The benefits of changing how you eat can be huge, so spending an hour or so planning and prepping your meals is well worth the effort. It will also help you on those super busy days when you haven’t got time to cook so that you still have a healthy meal to eat.
Eating more fresh vegetables, fruits and whole grains will feed your gut bacteria, the fibre will keep you feeling fuller as well as helping with digestion and elimination (pooping – so important to get rid of waste products!!).
Here are some quick tips to get you started:
- cook double portions of meals and pop half in the freezer for busy days
- chop veggie sticks ready to grab on the run
- boil eggs for a quick protein rich snack
- have a few alcohol free days each week
Changing how you eat takes commitment and it can be a good idea to chat with a professional to make sure you’re getting all the nutrients you need.
I love this quote from Michael Pollan:
not too much
zzzz… lose weight while you sleep
sounds good doesn’t it? The fact is – improving the quality and quantity of sleep, can help with weight management.
The recommended guide for adults is 7 -9 hours of sleep a night. This gives the body time to rest, recover and repair. Getting enough sleep also helps regulate the hormones that govern how hungry we feel (ghrelin) and feeling full after eating (leptin). Prolonged periods of disrupted or short sleep can increase ghrelin so you feel hungier and lower leptin so you don’t feel as full.
Disrupted sleep is a common symptom during peri menopause – stress and night sweats certainly don’t help matters.
Start by developing a sleep routine, a bit like we do with babies:
- go to bed and get up at the same time every day
- banish screens from bedrooms and ideally and hour before bed (blue light is stimulating and tells the brain to wake up)
- cool your bedroom by opening windows or using a fan
- darkness is your friend – use an eye mask if you can’t get your room really dark
- do a “brain dump” before going to bed – make a list of what you need to do the next day so thinking about it doesn’t keep you awake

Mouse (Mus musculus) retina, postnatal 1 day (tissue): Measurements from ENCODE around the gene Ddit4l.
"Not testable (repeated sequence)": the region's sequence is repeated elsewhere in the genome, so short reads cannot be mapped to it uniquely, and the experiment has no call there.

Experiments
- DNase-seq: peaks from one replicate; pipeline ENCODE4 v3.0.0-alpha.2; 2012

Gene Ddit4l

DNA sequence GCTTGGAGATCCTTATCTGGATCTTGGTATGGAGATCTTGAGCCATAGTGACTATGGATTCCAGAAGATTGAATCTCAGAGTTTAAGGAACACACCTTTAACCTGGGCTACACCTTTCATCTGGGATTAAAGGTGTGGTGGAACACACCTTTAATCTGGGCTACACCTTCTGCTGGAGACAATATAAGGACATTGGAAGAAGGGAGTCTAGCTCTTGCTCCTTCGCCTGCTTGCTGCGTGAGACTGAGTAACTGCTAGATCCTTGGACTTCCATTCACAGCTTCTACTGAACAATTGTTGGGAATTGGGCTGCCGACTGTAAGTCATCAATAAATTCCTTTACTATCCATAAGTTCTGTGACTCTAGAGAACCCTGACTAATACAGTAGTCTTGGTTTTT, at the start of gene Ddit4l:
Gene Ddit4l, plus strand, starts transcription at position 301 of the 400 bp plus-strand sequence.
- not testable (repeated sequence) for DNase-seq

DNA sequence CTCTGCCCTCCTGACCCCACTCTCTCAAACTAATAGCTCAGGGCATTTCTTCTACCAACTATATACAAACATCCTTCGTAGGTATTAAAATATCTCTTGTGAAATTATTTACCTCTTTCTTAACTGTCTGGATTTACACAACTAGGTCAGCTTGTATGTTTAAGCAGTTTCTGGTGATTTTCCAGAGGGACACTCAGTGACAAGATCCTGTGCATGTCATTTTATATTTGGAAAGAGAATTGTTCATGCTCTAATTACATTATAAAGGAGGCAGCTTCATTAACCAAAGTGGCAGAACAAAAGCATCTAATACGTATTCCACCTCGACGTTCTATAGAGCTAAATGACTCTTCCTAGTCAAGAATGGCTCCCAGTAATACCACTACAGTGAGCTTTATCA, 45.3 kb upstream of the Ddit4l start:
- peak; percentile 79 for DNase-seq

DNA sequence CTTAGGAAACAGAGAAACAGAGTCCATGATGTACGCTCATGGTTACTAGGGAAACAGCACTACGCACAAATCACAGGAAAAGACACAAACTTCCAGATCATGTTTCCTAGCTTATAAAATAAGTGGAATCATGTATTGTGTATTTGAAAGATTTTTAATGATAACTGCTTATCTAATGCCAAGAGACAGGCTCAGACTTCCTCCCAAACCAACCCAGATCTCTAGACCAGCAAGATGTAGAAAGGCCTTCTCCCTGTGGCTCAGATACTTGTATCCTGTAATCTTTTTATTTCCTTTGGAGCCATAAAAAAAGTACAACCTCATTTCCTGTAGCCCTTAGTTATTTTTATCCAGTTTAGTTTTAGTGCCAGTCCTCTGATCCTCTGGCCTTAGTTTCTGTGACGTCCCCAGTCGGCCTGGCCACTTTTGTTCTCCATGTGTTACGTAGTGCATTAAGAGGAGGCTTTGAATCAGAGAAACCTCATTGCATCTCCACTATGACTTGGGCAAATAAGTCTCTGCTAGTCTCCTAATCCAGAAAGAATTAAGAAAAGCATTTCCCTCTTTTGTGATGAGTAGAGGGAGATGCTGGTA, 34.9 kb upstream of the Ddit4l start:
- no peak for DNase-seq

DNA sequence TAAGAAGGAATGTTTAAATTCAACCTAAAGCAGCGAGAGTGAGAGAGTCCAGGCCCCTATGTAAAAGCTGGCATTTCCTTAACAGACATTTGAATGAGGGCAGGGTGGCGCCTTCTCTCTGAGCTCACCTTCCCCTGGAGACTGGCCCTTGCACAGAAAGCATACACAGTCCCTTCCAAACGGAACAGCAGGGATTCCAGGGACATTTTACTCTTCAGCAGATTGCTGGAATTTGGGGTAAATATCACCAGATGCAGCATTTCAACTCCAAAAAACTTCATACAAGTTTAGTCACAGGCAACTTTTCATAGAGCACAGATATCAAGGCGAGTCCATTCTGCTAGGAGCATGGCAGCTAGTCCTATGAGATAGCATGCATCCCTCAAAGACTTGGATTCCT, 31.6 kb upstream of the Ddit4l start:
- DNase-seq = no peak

The recent lockdowns meant many of us were able to sleep a bit more – less travel, less commitments and not going out, and everyone I spoke to, felt better for it.
Argh!!! Is stress your undoing?
Stress is a normal part of life, but when it becomes a constant, daily thing, it can start to wreak havoc with your health, and yes, weight.
Introducing the stress hormone Cortisol. Cortisol and its partner Adrenalin, work together to give us super human abilities like strength and speed to get out of life threatening situations (stress). The thing is, cortisol and adrenalin are designed to spike when we need them, and then quickly dissipate.
Ongoing stressful living leads to long term elevated cortisol levels. Cortisol needs glucose for energy so the body responds by increasing sugar cravings to supply the glucose for the cortisol. However, most of us aren’t having to run away from or fight our stressors physically so the extra sugar we eat to feed cortisol, isn’t burned up and gets quickly converted to fat. Ugh! More stress!
Learning to identify what stresses you, how you react and what you can do to manage that (refer back to the exercise section above as a starting point. Boxing anyone?) will go a long way in lowering your stress levels.
Remember: nothing works in isolation: increasing exercise will help you burn calories, sleep better and manage stress. Better sleep in turn can make us better equipped to handle stress and eat better and when we eat better, we feel better.
Time to turn the vicious cycle of food-alcohol-stress-weight gain into a positive one of exercise – good food – more sleep – less stress.
Put yourself first lovely – this is a time to prioritise YOU.
Note: this information is general in nature and not intended to be a prescription. If you have ongoing weight issues and would like to deal with them, please seek the help of a specialist
If you’re struggling with peri menopausal symptoms, have a look at Unpause: the natural menopause program. I developed this program to help women understand why they feel like they do, and more importantly, what they can do to feel better.